source.FireEventWithCustomArgs("NewTestText");

      Assert.That(recorder.EventHistory.Length, Is.EqualTo(5));

      Assert.That(((TestEventArgs) recorder.EventHistory[2].Args).LoveMe, Is.EqualTo("MyTestText"));
      Assert.That(((TestEventArgs) recorder.EventHistory[4].Args).LoveMe, Is.EqualTo("NewTestText"));

      Assert.That(recorder.GetInvocationsFor("SimpleEvent").Length, Is.EqualTo(3));
      Assert.That(recorder.GetInvocationsFor("EventWithCustomargs").Length, Is.EqualTo(2));
     }
}

What I wanted to do was “record” all the events that were fired on a particular object during the course of some transaction, and then test that all the events that fired were the ones I was expecting, and in the appropriate order. I figured I would achieve this by creating a class called EventRecorder that could take in its constructor any other non-null object. It would then loop through each event in the objects type, subscribe to that event, and when the event fired add the name of the event and the EventArgs to a collection I could examine later. Pretty simple.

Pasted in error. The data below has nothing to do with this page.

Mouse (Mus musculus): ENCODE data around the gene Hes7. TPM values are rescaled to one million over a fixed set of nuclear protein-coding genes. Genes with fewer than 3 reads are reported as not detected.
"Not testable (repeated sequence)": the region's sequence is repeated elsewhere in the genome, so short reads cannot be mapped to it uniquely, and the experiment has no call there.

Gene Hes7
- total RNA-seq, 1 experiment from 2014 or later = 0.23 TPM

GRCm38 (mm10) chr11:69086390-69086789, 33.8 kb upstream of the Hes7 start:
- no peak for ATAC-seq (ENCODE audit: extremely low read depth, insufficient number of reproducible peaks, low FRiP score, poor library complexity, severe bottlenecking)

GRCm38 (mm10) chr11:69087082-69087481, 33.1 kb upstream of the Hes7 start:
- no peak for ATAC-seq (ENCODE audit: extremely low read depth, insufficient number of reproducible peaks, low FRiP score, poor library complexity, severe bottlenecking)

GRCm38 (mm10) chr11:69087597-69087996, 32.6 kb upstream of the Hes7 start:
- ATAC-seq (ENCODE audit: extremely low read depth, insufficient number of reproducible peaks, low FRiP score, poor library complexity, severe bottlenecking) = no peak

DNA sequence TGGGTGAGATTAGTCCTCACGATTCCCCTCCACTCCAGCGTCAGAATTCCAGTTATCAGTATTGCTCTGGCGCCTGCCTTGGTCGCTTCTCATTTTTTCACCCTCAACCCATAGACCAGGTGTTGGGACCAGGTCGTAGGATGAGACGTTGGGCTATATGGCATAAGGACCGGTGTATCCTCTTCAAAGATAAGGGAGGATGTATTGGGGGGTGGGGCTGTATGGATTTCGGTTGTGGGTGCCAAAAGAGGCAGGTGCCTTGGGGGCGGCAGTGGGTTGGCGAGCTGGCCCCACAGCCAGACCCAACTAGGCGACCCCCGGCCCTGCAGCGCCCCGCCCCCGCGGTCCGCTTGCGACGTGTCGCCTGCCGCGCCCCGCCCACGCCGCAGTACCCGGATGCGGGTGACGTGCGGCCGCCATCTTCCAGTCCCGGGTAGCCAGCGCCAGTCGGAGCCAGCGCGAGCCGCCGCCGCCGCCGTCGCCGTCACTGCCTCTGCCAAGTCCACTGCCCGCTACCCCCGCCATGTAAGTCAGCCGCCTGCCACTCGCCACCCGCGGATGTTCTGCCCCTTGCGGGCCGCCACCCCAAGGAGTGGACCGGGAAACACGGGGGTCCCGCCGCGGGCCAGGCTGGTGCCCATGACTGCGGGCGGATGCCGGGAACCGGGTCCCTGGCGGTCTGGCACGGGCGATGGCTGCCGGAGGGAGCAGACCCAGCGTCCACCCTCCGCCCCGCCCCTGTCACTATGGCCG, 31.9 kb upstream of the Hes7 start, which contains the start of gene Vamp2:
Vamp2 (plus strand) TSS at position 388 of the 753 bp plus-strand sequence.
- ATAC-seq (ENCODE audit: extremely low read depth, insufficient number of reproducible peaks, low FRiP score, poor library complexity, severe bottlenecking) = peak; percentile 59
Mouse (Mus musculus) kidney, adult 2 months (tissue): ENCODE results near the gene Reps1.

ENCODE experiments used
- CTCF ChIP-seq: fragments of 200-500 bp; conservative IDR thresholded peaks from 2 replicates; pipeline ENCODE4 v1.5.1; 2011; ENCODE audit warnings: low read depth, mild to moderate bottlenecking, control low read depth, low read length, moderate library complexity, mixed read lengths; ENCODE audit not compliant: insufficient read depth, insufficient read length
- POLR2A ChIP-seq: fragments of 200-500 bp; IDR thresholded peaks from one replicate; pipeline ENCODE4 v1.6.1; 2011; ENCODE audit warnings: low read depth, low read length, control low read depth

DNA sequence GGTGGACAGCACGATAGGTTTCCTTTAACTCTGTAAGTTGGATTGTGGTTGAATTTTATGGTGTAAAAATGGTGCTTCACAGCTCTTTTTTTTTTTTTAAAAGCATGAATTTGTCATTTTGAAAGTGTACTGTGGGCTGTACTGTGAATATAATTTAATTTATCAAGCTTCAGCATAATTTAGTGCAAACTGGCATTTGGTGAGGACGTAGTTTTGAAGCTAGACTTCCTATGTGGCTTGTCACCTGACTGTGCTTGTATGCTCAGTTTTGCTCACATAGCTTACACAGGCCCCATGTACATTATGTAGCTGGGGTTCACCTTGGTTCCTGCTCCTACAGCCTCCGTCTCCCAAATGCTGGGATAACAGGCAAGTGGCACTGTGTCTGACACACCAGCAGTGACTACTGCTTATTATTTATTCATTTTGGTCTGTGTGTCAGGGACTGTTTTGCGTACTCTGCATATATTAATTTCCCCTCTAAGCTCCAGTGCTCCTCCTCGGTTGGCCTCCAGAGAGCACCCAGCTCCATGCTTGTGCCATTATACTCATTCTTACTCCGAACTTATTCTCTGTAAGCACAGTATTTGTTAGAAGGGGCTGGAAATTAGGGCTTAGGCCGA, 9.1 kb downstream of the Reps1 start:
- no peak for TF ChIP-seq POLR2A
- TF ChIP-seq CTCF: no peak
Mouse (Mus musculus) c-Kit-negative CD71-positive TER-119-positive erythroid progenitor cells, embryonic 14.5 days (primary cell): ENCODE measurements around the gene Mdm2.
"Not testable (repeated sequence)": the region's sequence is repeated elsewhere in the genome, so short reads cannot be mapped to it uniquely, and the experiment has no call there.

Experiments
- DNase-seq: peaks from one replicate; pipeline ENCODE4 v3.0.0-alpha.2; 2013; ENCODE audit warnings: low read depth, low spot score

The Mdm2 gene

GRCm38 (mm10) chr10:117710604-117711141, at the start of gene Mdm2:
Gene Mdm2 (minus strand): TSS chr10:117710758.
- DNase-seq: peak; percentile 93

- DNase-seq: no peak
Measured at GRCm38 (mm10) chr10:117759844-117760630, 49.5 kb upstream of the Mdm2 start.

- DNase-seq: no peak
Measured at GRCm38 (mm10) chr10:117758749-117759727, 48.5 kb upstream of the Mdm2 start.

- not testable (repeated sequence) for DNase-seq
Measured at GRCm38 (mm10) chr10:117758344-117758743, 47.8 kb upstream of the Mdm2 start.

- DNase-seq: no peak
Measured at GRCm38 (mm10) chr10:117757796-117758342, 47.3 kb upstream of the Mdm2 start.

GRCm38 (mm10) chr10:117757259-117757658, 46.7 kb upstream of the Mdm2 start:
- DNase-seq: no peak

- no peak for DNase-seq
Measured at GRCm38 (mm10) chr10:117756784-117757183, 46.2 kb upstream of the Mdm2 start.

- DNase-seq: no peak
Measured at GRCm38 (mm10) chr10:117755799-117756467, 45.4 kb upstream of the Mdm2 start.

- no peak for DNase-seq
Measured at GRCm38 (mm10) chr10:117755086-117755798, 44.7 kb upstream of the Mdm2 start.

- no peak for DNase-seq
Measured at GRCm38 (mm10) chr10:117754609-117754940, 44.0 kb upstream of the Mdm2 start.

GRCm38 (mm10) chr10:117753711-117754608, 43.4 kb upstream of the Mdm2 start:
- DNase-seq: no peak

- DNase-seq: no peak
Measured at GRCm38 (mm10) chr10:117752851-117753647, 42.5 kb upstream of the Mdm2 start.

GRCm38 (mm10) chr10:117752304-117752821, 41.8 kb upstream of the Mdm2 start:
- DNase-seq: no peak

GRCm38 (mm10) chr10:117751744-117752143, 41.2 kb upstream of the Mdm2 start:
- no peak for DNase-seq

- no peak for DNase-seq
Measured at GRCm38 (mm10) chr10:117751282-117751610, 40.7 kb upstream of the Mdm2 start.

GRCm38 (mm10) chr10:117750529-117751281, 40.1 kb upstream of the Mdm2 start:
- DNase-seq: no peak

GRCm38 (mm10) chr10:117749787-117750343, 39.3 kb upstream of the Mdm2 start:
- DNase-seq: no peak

I though this would be a simple matter of using some plain ol’ reflection, like this:

 foreach (EventInfo evt in eventSource.GetType().GetEvents())
 {
 	evt.AddEventHandler(eventSource,
            new EventHandler(
		(sender,args)=>RecordEvent(evt.Name,args)));
 }

 

But alas, AddEventHandler expects a delegate that exactly matches the signature of the event, meaning if I have an event defined with EventHandler<CancelEventArgs>, it isn’t going to let me pass a plain EventHandler delegate. So what to do? Dynamically generate an event handler with the appropriate signature, of course, and emit a simple call to my RecordMethod. Essentially, we’ll be generating the equivalent of this: